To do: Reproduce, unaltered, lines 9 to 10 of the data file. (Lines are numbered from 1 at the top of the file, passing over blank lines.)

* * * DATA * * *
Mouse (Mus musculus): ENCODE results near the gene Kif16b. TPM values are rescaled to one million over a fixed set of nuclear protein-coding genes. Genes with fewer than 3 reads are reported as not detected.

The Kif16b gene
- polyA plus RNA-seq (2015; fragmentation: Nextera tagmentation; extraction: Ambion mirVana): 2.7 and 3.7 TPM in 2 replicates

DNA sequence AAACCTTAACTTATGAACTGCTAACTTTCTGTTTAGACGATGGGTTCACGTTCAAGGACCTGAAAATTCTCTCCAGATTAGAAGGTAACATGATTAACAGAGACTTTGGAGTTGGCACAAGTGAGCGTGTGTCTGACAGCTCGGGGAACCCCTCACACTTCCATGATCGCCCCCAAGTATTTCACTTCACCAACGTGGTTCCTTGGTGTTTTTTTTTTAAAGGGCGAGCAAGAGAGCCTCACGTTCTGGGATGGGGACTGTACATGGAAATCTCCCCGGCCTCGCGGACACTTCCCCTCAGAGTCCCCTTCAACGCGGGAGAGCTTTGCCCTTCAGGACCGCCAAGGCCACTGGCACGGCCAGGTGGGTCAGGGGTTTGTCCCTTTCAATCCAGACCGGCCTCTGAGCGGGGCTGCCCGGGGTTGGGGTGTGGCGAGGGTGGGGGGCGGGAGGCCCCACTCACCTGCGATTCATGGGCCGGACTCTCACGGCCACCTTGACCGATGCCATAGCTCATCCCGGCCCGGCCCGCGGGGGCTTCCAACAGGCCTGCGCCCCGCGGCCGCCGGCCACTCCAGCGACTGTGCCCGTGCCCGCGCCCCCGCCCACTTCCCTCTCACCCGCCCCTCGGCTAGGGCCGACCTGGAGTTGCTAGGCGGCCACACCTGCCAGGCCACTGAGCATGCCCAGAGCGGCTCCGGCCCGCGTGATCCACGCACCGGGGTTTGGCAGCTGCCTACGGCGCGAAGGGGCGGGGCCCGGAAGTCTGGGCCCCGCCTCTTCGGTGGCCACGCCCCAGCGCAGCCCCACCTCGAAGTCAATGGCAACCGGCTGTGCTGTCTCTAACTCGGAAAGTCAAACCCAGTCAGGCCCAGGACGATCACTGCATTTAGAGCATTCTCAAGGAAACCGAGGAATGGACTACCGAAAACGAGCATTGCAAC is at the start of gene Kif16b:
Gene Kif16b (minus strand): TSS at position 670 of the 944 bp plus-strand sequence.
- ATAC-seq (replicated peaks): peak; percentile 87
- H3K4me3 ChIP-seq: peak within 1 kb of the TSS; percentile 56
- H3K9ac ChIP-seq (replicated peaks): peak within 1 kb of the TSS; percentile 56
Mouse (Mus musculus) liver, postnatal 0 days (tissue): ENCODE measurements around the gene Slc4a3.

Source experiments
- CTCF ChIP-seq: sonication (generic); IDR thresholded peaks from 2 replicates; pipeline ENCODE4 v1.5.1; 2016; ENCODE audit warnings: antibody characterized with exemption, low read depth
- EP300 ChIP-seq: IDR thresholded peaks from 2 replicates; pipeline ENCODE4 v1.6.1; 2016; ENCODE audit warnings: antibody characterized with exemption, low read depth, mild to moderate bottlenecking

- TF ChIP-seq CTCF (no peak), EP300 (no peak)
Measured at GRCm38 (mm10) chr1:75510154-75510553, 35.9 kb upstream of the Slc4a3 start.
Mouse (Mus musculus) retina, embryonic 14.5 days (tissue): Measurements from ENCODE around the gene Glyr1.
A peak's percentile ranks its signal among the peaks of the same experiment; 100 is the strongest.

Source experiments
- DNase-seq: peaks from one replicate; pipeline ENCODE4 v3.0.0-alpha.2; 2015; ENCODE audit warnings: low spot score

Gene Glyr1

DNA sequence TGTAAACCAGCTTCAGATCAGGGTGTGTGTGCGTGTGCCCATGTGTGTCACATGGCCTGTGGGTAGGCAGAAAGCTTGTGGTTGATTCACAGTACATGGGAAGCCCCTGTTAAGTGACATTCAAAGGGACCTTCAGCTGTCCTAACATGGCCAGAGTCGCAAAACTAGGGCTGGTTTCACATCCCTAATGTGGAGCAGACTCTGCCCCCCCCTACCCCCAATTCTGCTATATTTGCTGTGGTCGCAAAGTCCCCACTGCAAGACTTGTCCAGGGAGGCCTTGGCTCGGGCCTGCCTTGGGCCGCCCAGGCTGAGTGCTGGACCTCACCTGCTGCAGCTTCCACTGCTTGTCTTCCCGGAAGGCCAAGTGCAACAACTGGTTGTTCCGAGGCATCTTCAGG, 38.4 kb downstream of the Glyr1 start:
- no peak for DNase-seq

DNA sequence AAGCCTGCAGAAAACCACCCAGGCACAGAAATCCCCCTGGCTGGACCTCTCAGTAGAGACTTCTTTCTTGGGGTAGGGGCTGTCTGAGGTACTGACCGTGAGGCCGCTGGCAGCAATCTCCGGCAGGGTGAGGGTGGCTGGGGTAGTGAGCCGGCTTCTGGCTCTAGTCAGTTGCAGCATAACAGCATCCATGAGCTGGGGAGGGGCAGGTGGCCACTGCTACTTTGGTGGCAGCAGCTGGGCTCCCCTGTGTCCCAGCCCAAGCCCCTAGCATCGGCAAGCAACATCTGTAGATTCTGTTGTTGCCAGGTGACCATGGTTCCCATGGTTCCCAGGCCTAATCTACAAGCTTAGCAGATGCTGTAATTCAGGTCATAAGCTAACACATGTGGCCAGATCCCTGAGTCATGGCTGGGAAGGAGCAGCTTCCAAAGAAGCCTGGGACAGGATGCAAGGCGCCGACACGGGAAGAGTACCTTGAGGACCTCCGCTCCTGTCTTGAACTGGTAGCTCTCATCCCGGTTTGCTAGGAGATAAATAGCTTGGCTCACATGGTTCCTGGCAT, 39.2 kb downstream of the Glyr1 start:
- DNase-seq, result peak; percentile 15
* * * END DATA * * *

Mouse (Mus musculus) liver, postnatal 0 days (tissue): ENCODE measurements around the gene Slc4a3.

Source experiments